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Moore v. United States Agriculture Department

United States District Court, E.D. Kentucky, Southern Division, London

January 5, 2015

JAFARI T. MOORE, Plaintiff,
v.
UNITED STATES AGRICULTURE DEPARTMENT, et al., Defendants.

MEMORANDUM OPINION AND ORDER

DAVID L. BUNNING, District Judge.

Jafari T. Moore is a federal inmate currently confined in the United States Penitentiary located in Manchester, Kentucky. Moore was formerly confined in the Unites States Penitentiary-McCreary ("USP-McCreary") located in Pine Knot, Kentucky. Proceeding pro se, Moore has filed a complaint, and an amended complaint, pursuant to 28 U.S.C. § 1331 and the doctrine announced in Bivens v. Six Unknown Federal Narcotics Agents, 403 U.S. 388 (1971), against various defendants[1]. Moore asserts claims of negligence and deliberate indifference to his serious medical needs relative to an alleged injury to two fingers on his left hand on April 21, 2013. Among other relief, Moore seeks injunctive relief and damages of $1, 000, 000.00. [R. 1; R. 2] By prior Order, the Court granted Moore's motion to proceed in forma pauperis. [R. 12]

I. FACTUAL BACKGROUND

Moore claims that on April 21, 2013, two fingers on his left hand (his ring finger and adjacent little finger) were injured from being caught in the cell door. Moore claims that as the result of this incident, these two fingers were broken. [R. 1, Page ID# 1] Moore states that he was escorted to the medical department and screened by EMT C. Griffis.[2] [R. 2, Page ID# 7] After the initial treatment for this injury, Moore says that he was placed in the Special Housing Unit for approximately two weeks and that during that time, he repeatedly requested, but did not receive, additional medical treatment for this injury. Moore alleges that due to the lack of treatment, his "left hand has healed in a deformity and causes chronic pain." [R. 1, Page ID# 1]

II. STANDARD OF REVIEW

The Court must conduct a preliminary review of Moore's complaint because he has been granted permission to proceed in forma pauperis and because he asserts claims against government officials. 28 U.S.C. §§ 1915(e)(2), 1915A. A district court must dismiss any claim that is frivolous or malicious, fails to state a claim upon which relief may be granted, or seeks monetary relief from a defendant who is immune from such relief. McGore v. Wrigglesworth, 114 F.3d 601, 607-08 (6th Cir. 1997). The Court evaluates Moore's complaint under a more lenient standard because he is not represented by an attorney. Erickson v. Pardus, 551 U.S. 89, 94 (2007); Burton v. Jones, 321 F.3d 569, 573 (6th Cir. 2003). At this stage, the Court accepts the plaintiff's factual allegations as true, and his legal claims are liberally construed in his favor. Bell Atlantic Corp. v. Twombly, 550 U.S. 544, 555-56 (2007). The Court has given his complaint a liberal, and hence broad, construction, and will evaluate any cause of action which can reasonably be inferred from the allegations made.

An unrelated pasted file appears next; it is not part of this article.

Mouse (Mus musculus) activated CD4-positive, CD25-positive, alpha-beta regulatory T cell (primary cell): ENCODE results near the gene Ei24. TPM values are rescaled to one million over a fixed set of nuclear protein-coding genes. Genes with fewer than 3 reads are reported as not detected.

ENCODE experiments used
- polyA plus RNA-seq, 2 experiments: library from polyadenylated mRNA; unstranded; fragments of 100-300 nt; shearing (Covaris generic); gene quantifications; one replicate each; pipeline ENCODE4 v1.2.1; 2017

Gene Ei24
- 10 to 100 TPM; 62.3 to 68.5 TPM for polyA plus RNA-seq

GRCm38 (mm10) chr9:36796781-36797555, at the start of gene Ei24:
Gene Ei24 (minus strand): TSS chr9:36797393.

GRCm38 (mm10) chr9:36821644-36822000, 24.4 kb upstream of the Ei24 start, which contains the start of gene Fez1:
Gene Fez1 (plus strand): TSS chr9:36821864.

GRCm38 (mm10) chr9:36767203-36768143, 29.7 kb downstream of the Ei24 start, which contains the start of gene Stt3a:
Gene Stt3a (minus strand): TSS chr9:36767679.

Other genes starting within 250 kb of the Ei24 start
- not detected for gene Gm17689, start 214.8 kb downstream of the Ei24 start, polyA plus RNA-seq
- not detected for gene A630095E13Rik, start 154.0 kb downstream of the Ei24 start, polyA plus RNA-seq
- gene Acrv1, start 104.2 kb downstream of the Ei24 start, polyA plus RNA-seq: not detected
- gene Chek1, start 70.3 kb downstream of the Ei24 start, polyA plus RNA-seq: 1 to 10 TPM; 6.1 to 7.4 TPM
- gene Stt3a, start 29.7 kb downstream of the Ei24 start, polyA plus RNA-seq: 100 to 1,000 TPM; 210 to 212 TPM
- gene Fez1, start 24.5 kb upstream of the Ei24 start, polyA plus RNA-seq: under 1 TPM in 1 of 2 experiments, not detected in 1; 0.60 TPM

For the reasons stated below, Defendants Department of Agriculture and Department of Justice will be dismissed from this action. Moore's claims against Defendants J.C. Holland, Warden; Brian Maruka, Captain; B. Barron, Business Administrator; and Mr. Stevens, Health Services Administrator, both individually and in their official capacities, will also be dismissed. Moore's claims against Defendant former EMT C. Griffis in his or her official capacity will be dismissed, although it appears that Moore is entitled to proceed with his claim against EMT C. Griffis in his or her individual capacity.

III. ANALYSIS

A. Exhaustion of Administrative Remedies

Under the Prison Litigation Reform Act of 1995 ("PLRA"), Congress amended 42 U.S.C. § 1997e to make exhaustion of administrative remedies mandatory for prisoners. The statute provides that:

No action shall be brought with respect to prison conditions under 1983 of this title, or any other federal law, by a prisoner confined in any jail, prison, or other correctional facility until such administrative remedies as are available are exhausted.

Therefore, a prisoner-plaintiff must first exhaust "such administrative remedies as are available" prior to bringing a prison conditions action in a District Court. 42 U.S.C. § 1997e(a). This provision requires prisoners to exhaust all administrative remedies prior to filing a lawsuit regarding prison life, regardless of the relief offered through the administrative procedures. Booth v. Churner, 532 U.S. 731, 741 (2001). This requirement applies to "all inmate suits about prison life, whether they involve general circumstances or particular episodes, and whether they allege excessive force or some other wrong." Porter v. Nussle, 534 U.S. 516, 525 (2002).

Moreover, the Supreme Court has held that the PLRA requires proper exhaustion of the administrative remedy process, as "[p]roper exhaustion demands compliance with an agency's deadlines and other critical procedural rules..." Woodford v. Ngo, 548 U.S. 81, 90 (2006). The Supreme Court stressed that the benefits of exhaustion "can be realized only if the prison grievance system is given a fair opportunity to consider the grievance. The prison grievance system will not have such an opportunity unless the grievant complies with the system's critical procedural rules." Id. at 95.

Although Moore's complaint and amended complaint are unaccompanied by documents confirming that he exhausted his administrative remedies prior to filing this action, he states in his amended complaint that he has exhausted his administrative remedies. [R. 2, Page ID# 7] ...


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